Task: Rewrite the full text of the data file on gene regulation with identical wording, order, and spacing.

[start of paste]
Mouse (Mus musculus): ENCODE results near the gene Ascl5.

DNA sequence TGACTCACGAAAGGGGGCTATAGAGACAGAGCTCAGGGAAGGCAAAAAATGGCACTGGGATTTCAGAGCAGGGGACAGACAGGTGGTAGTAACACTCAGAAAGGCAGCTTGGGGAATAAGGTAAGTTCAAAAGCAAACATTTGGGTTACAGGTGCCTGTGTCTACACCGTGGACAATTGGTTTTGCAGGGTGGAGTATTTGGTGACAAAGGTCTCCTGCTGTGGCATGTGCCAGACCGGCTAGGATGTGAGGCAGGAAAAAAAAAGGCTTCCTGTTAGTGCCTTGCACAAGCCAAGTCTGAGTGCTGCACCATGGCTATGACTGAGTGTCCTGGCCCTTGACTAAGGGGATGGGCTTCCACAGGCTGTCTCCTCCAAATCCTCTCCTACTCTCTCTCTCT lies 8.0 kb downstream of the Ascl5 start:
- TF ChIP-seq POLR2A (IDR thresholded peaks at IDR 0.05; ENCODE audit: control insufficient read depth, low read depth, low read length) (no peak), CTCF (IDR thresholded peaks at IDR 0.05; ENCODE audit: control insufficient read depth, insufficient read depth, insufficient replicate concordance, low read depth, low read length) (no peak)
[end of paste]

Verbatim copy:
Mouse (Mus musculus): ENCODE results near the gene Ascl5.

DNA sequence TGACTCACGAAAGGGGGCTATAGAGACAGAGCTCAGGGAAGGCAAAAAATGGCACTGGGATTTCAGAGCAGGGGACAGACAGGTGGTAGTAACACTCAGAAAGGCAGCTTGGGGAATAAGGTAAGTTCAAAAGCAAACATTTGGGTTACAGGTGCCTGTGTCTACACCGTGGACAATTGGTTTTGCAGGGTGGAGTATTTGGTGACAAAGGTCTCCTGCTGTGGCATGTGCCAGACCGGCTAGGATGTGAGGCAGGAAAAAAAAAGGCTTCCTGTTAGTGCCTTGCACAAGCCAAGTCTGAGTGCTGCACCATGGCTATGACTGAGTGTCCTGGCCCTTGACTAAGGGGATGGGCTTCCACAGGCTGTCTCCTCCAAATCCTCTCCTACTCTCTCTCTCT lies 8.0 kb downstream of the Ascl5 start:
- TF ChIP-seq POLR2A (IDR thresholded peaks at IDR 0.05; ENCODE audit: control insufficient read depth, low read depth, low read length) (no peak), CTCF (IDR thresholded peaks at IDR 0.05; ENCODE audit: control insufficient read depth, insufficient read depth, insufficient replicate concordance, low read depth, low read length) (no peak)